learn from the past, and that the call for a reset at this point is a fortunate one, as it provides an opportunity to avoid a trajectory that could have a very sad ending. I also consider the fact that there were some anti-BLM riots, and I have tried to understand why some people would try to justify systemic
injustice or see the Floyd incident as anything other than what it is, which is murder!

I realise that part of what may have reinforced the slew of police brutalities especially against black people is a result of negative stereotypes: Black excellence and the contributions by black people to society, have been consistently undermined while highlighting slights, which have led to negative prejudices that fuel racism. I, however, discovered through my personal research that a significant number of valuable black inventions over time, which continue to be very relevant today (see for a long list of inventions by African Americans).

These inventions have gone unacknowledged for decades and were never taught in schools or talked about. For instance, we all believe that Thomas Edison invented the light bulb, but the 1 truth is that the light bulb was invented in 1881, by an African-American named Lewis Latimer. No one ever heard of him, but he created a light bulb with a filament made from Carbon, which is more durable, and sold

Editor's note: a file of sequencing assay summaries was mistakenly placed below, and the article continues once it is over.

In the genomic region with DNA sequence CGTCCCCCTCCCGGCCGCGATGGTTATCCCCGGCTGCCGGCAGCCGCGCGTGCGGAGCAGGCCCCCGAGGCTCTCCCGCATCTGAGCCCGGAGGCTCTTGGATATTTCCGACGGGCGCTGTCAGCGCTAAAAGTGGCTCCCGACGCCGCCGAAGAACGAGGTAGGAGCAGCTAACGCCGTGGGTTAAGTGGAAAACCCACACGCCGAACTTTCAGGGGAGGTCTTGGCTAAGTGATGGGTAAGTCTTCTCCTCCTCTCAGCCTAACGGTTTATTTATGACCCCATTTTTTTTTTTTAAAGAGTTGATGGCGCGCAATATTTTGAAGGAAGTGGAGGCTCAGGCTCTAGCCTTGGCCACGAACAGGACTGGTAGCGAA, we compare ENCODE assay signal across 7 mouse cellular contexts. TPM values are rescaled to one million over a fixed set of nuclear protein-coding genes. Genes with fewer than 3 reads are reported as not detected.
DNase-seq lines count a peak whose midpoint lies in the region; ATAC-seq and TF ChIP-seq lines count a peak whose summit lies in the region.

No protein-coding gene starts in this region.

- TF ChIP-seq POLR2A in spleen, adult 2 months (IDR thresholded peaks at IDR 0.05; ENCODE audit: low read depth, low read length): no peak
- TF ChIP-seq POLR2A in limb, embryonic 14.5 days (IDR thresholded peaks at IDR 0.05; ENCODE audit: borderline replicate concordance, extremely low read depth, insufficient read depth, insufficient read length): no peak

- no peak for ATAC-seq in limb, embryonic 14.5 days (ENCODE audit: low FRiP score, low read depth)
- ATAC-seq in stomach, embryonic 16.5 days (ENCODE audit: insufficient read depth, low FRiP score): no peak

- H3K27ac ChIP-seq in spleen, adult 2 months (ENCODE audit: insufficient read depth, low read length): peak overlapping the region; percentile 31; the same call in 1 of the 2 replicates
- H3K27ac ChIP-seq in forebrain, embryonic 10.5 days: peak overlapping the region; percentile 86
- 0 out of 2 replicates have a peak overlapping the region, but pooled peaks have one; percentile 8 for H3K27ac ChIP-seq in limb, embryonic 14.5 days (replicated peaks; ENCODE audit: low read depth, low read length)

the patent for the “Incandescent Electric Light Bulb with Carbon Filament” to the United States Electric Company in 1881 (see ).

At this point, I share slides that show about 19 different contributions to the world by Africans and African-Americans (slides attached and a table is shown in the appendix for those who may not be able to access the slides). Some of the contributions contained in the slides include:
• A Nigerian Professor of medicine, Babafemi Taiwo, who is currently lead- ing the efforts in the US to find a potential cure for Coronavirus. He is leading a major study on the famous COVID-19 drug, Remdesivir, which is currently confirmed to be the most effective in treating COVID patients.’

• Elon Musk, a citizen of South Africa, Canada, and the US, who is the inventor of Tesla Motors – a car many Americans and people around the world aspire to own: He is also the founder of PayPal, a pay-
ment platform that allows people make safe payments globally, and the founder of SpaceX, which in 2010, became the first private company to launch a rocket into orbit and return it to Earth intact—a feat that only government agencies like NASA or Russia’s Roscosmos had done before.
• Dr Oluyinka Olutoye, a Nigerian surgeon resident in Texas, who in 2016, successfully took a premature baby out of the mother’s womb, operated on her brain to remove a tumor and returned her to the womb. He has since been ap-pointed Surgeon-In-Chief at Nationwide Children’s Hospital in the U.S.

More accomplishments and innovations by African-Americans are reported on this link: I share these contributions, because it is my belief that racism can be diffused, if people knew the valuable contributions made by the various races and cultures that make up any population, they would because they realise that they benefit from each other.